March 17, 2011

Capsizing on the wavetops

ONE ASPECT OF SEAWORTHINESS that has interested me for years is rarely discussed in the technical press and probably little understood by the experts. It’s the fact that a sailboat is very prone to capsize on the top of a big wave or swell attacking from the side.

I have seen a video of this phenomenon in which a Star-class dinghy simply gets blown flat on her side after rising to the very top of a swell, and it’s my guess that keelboats are just as vulnerable. It’s not the water hitting the hull that causes the capsize. It’s an interesting physical phenomenon.

When a boat of any kind is lifted by a broadside swell, there comes a moment at the top when she is almost weightless. It’s the feeling you get when an elevator starts to descend, and your stomach rises to your chin. Because the boat is weightless, almost all of her stability disappears. Both form stability, from her beam, and gravitational stability, from her heavy fixed keel, are reduced to nil in the moment when the upward movement stops and the downward movement begins.

In that moment, there is nothing to counteract the wind pressure in the sails. She simply gets blown flat on her side in a second.

Most of us have recognized that moment without realizing its import. It’s a strange feeling at first, and highly conducive to seasickness until you get used to it. Even in light winds it often results in an awkward lurch to leeward, and in heavy winds, as I’ve said, there’s every chance of a lightning 90-degree capsize.

I have never seen any studies on this phenomenon and I don’t know what you can do to lessen the chance of capsize, except to change course just before the critical moment, so that the hull is no longer on a beam reach. That’s my intuitive reaction. Either pulling off or heading up for a few seconds would probably help but I can’t explain why; and maybe I’ve got it quite wrong. Maybe it wouldn’t help at all. Weightless is weightless, no matter which way you turn. In any case, I offer this as food for thought. Actually, more like food for sober reflection next time you find yourself bobbing up and down among big swells in a capful of wind.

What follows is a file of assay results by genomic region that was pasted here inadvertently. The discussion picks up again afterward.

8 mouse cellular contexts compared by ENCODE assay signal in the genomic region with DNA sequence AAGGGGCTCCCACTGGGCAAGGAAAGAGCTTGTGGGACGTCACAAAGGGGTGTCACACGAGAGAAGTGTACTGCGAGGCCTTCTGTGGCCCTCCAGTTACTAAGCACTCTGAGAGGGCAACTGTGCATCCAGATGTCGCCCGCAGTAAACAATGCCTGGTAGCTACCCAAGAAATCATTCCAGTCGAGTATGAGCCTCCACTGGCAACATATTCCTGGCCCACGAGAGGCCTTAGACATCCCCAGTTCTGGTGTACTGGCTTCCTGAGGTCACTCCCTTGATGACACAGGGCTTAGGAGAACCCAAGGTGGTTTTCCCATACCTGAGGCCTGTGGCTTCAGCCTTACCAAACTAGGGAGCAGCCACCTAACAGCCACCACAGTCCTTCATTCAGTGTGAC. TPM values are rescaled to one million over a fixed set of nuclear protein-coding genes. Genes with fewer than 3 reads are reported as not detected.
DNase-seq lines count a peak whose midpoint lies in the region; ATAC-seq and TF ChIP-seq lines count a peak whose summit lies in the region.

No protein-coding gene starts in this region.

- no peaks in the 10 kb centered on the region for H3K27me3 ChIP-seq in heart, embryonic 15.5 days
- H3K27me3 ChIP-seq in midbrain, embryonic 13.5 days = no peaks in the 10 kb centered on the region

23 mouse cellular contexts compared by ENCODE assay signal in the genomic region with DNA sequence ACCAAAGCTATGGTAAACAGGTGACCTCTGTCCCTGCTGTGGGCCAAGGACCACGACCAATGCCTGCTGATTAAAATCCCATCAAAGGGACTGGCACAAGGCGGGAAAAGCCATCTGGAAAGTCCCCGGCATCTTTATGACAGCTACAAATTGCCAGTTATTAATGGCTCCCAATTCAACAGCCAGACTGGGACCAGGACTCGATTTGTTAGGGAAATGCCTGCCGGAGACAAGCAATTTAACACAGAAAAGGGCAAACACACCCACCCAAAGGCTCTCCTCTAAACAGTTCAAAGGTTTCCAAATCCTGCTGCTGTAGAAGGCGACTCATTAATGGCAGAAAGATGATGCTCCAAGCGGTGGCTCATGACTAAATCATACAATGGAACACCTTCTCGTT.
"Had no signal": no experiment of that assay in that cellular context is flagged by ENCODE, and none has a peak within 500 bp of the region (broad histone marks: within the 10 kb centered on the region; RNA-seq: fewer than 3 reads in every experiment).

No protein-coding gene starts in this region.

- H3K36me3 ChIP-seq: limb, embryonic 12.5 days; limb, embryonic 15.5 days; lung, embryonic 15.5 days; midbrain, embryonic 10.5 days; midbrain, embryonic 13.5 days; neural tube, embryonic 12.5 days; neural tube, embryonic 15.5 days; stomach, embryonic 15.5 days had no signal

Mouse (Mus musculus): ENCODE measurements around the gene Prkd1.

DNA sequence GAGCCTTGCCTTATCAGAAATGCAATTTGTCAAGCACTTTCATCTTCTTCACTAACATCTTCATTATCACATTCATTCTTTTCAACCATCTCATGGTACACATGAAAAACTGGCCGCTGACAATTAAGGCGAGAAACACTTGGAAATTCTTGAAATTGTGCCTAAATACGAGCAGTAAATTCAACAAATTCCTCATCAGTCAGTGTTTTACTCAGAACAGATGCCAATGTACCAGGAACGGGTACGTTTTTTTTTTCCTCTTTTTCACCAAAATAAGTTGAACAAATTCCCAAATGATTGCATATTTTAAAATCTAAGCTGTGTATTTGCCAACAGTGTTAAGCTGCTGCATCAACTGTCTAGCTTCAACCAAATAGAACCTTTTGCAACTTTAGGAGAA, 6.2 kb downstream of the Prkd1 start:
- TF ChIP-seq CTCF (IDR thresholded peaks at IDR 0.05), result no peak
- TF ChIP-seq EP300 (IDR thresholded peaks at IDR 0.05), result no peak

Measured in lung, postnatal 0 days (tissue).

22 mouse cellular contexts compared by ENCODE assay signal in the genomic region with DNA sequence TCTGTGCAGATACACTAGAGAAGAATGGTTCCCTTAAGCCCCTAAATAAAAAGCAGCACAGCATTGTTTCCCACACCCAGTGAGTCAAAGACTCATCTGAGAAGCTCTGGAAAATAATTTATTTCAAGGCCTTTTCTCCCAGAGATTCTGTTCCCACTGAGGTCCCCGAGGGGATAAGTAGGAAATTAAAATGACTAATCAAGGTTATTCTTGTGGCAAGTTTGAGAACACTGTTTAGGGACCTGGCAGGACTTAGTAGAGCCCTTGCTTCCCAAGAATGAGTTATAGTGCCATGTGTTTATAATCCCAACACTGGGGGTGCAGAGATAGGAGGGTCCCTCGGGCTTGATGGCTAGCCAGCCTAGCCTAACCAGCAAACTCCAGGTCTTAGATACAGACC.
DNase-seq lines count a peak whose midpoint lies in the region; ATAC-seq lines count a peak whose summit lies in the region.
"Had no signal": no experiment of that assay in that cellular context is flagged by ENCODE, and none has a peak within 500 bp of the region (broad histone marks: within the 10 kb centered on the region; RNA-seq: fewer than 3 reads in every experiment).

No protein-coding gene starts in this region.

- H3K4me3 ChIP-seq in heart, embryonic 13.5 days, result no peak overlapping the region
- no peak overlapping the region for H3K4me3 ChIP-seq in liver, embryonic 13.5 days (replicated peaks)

Today’s Thought

He who has suffered shipwreck fears to sail
Upon the seas, though with a gentle gale.
— Robert Herrick, Shipwreck

Boaters’ Rules of Thumb, #173
After running aground, your first action in a sailboat should be to try to spin the boat about to face deep water. In a powerboat, it usually makes more sense to keep the propellers in deeper water astern, and apply full power astern.

Tailpiece
I hear that the fastest growing organization in the States is Athletics Anonymous. When you get the urge to hike or jog or work out at the gym, they send a man over to drink with you until the feeling passes.

(Drop by every Monday, Wednesday, Friday, for a new Mainly about Boats column.)

9 comments:

Aaron Headly said...

Huh. Now you've got me thinking about this too.

I don't think it has to do with 'weightlessness', what as all the mass moments would remain in place as the apparent weight drops (they would all apparently decrease, but all by the same amount).

My suspicions point toward changes in buoyancy, particularly towards changes in the center of buoyancy as the keel crosses the peak of the wave.

All of the center of buoyancy diagrams you see show the hull floating on flat water. As the boat heels, more hull is submerged on the low side, so the center or buoyancy moves to the low side. This acts as a sort of lever on the hull, pushing it back towards the upright. I'm not sure what happens when the waterline isn't straight across (as when it crosses the peak of a wave on a reach).

An aside, for sailors: 'tenderness' and 'stiffness' are actually terms referring to how hard the hull 'pushes' back towards the upright when it's heeled. With rounder hull cross-sections (and hulls with pronounced deadrise), the center of buoyancy shifts less, so the buoyancy has less leverage, and the boat will be more tippy ('tender').

I'm going to be gnawing on this one for a while. Thanks for that, Mr. Vigor.

bob said...